A larger percentage of black drivers than white drivers are stopped by police, according to a 2013 report from the federal Bureau of Justice Statistics. A higher percentage of black drivers are searched. And black drivers are much less likely than white drivers to believe police had a legitimate reason for pulling them over.
Researchers have studied interactions between police and motorists to try to understand such disparities as well as the reasons black people are far less confident in local police than white people are. Meanwhile, the nation continues to grapple with the high-profile deaths of several black drivers shot by police in recent years. In September 2016, a black driver was fatally shot in Tulsa, Oklahoma after an officer found his vehicle parked in a street. The officer was prosecuted, and a jury acquitted her in May 2017. Also in 2016, a black driver in Minnesota was shot seven times during a traffic stop and his girlfriend broadcast the aftermath on Facebook Live. The officer involved in that shooting has been charged with second-degree manslaughter.
A new study uses body camera footage to examine differences in how police communicate with black and white drivers during traffic stops.
An academic study worth reading: “Language from Police Body Camera Footage Shows Racial Disparities in Officer Respect,” published in the Proceedings of the National Academy of Sciences of the United States of America (PNAS), June 2017.
Study summary: A group of Stanford University researchers sought to determine whether there are differences in the way police officers speak to black people and white people during routine traffic stops. The team, comprised of scholars from the university’s linguistics, psychology and computer science departments, analyzed transcripts from 183 hours of body camera footage taken by police officers in Oakland, California in April 2014. (Oakland is a racially diverse city, where about 40 percent of residents are white and more than 30 percent are black.) The authors examined the language and phrases used by officers during 981 traffic stops, 682 of which involved black drivers and 299 of which involved white drivers.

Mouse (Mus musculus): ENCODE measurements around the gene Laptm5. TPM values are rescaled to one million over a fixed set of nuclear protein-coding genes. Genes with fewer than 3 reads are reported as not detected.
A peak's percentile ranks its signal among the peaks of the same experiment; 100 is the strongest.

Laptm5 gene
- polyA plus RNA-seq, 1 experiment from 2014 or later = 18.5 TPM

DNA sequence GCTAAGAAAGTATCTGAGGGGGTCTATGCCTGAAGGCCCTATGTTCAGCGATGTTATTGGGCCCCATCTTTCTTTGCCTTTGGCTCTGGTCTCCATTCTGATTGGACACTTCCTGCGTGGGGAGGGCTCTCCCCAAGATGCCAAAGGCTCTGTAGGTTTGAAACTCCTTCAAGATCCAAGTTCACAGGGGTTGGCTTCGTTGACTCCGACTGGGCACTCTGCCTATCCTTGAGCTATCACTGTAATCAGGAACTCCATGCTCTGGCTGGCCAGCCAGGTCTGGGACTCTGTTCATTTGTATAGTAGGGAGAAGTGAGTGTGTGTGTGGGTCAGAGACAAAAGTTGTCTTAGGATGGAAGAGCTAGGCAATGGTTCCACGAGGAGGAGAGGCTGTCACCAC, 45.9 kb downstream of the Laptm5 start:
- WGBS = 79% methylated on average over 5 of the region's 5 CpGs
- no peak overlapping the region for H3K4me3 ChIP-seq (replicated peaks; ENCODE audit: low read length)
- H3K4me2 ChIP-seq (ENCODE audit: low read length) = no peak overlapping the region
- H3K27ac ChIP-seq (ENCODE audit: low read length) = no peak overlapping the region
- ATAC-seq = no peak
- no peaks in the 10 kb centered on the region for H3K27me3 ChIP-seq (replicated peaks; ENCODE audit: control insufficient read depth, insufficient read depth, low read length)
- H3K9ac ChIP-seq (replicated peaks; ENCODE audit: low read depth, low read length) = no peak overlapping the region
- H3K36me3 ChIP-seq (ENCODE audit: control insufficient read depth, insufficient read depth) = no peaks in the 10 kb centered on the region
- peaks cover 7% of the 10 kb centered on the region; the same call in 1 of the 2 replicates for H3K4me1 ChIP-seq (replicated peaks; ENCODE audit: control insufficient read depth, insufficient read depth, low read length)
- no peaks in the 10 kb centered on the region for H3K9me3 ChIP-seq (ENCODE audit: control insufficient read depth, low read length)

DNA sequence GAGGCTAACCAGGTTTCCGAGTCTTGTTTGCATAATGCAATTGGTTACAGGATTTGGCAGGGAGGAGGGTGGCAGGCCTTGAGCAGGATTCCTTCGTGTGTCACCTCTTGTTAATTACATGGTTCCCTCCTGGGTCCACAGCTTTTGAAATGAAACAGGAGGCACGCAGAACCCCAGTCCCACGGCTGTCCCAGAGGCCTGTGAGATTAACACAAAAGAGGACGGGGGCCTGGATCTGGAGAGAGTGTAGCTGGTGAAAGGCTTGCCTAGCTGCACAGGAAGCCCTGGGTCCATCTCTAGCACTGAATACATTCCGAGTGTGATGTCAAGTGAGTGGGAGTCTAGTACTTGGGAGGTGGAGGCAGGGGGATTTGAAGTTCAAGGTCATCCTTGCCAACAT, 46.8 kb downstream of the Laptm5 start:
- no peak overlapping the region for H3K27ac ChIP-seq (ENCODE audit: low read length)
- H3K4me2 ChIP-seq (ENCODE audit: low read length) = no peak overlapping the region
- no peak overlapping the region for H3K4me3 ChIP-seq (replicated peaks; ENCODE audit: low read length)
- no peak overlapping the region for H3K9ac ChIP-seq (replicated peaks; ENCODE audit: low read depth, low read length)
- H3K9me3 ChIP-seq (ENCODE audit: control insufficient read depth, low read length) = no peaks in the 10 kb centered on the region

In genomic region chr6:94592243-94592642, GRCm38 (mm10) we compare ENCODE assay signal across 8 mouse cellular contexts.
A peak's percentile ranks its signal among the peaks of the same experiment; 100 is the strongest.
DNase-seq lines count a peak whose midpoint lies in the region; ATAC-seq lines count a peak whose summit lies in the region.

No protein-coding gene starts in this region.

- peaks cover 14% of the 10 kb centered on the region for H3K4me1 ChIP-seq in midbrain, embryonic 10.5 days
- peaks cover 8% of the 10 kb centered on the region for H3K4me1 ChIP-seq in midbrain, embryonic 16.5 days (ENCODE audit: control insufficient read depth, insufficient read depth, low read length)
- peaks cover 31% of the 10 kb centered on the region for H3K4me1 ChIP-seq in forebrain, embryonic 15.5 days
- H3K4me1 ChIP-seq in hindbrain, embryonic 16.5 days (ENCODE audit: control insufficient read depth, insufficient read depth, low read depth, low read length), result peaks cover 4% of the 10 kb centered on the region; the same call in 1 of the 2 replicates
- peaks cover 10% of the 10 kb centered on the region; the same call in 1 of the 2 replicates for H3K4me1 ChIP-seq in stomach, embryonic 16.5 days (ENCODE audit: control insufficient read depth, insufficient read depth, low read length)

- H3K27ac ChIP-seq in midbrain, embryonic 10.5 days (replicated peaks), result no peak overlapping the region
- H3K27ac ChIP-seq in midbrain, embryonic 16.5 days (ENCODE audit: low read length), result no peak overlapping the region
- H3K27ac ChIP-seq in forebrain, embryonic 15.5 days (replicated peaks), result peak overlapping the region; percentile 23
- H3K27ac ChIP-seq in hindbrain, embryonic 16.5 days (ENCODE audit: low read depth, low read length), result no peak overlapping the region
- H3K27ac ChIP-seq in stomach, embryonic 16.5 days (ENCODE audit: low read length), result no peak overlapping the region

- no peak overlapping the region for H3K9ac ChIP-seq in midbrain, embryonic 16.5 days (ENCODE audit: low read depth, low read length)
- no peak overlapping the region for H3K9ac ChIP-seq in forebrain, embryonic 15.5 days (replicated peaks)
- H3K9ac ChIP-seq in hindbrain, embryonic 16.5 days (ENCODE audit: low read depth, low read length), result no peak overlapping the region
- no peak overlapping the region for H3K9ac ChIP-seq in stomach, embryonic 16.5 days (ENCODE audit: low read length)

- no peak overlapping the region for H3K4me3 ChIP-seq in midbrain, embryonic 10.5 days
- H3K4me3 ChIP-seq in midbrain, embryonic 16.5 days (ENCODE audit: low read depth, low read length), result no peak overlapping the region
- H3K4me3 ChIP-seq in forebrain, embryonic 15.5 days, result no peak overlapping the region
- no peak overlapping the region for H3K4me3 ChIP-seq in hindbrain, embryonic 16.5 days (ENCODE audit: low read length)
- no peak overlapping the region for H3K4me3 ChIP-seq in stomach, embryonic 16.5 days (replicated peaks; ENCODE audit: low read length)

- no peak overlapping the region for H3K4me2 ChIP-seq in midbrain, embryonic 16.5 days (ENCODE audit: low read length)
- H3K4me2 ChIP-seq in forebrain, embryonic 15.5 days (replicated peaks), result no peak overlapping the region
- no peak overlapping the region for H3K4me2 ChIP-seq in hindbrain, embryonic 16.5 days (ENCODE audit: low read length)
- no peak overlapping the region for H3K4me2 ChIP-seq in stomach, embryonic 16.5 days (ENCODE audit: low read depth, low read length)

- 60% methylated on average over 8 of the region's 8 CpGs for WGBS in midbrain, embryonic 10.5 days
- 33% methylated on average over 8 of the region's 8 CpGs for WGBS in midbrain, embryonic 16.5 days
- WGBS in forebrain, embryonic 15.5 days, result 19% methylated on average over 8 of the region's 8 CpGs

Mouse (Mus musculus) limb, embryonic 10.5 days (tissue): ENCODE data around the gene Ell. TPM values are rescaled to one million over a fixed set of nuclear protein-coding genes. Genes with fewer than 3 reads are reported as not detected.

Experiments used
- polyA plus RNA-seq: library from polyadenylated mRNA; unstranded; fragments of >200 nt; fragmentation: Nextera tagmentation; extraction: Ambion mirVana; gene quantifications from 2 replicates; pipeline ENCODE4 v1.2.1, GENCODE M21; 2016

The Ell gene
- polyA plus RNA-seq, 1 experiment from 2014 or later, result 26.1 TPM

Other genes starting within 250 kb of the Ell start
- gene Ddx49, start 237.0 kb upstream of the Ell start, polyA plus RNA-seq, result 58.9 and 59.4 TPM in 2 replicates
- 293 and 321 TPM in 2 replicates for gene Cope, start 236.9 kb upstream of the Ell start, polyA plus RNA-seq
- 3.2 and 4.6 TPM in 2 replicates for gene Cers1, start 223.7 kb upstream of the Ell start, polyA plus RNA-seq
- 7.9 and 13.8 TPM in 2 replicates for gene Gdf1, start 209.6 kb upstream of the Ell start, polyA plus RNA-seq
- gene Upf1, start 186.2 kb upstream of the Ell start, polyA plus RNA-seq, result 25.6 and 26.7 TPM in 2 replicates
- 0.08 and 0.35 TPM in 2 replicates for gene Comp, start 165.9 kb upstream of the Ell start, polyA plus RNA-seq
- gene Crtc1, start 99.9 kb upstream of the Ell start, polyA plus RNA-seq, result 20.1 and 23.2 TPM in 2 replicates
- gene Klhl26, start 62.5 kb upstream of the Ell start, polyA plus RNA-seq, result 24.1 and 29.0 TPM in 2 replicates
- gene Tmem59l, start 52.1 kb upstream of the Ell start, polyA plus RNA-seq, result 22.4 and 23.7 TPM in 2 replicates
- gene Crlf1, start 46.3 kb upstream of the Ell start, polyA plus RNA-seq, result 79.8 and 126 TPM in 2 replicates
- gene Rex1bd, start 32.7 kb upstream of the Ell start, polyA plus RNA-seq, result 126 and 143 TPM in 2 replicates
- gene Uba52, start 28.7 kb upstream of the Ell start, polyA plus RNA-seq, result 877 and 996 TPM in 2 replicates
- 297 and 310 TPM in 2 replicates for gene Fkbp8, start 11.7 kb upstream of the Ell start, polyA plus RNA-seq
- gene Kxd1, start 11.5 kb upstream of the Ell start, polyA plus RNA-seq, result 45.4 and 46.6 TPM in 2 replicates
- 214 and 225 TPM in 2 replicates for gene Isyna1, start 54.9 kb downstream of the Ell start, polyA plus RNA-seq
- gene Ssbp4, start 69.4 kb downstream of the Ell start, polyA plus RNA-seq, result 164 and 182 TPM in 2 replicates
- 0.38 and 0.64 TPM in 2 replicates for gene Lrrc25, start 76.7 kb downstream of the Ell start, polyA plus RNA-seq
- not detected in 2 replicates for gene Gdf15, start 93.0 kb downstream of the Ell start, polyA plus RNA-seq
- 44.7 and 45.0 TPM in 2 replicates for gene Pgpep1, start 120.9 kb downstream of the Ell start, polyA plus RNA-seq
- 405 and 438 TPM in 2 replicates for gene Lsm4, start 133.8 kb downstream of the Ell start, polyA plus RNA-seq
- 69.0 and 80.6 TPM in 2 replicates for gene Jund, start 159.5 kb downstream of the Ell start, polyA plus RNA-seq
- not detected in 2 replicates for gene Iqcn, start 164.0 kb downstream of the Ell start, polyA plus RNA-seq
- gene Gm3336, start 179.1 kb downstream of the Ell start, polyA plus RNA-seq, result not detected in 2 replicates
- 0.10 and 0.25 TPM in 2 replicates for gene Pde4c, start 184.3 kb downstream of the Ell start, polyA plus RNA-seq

- Police officers spoke less respectfully to black people than to white people during traffic stops. Officers were more likely to use informal titles with black drivers and formal titles with white drivers.
- White drivers were 57 percent more likely to hear a police officer use phrases that were considered the most respectful — apologies, for example, and expressions of gratitude such as “thank you.”
- Black drivers were 61 percent more likely to hear officers use language considered to be the least respectful, including commands for drivers to keep their hands on their steering wheels.
- Disparities remained even after the researchers controlled for the race of the police officer, the severity of the offense for which a driver was stopped and the location of the traffic stop.
- Officers tended to use more formal language when interacting with older drivers and women.
- Officers tended to use less respectful language with all drivers while performing searches.
- The National Conference of State Legislatures tracks legislation on body cameras and provides a searchable database of state laws on body cameras. As of April 2017, five states — California, Florida, South Carolina, Nevada and Connecticut — require at least some law enforcement officers to wear body cameras.
- The vast majority of law enforcement agencies in the United States plan to use body cameras or are already experimenting with them, according to a 2015 joint report from the Major County Sheriffs of America, the Major Cities Chiefs Association and the U.S. Department of Homeland Security.
- The American Civil Liberties Union has spoken out against proposals to limit the public’s access to officers’ body camera footage.
- The Leadership Conference on Civil and Human Rights, a coalition of civil and human rights organizations, created a scorecard to evaluate the body camera policies in place at 50 major police departments nationwide.
- The federal Bureau of Justice Statistics gathers data on traffic stops and surveys U.S. residents every several years about their experiences with police.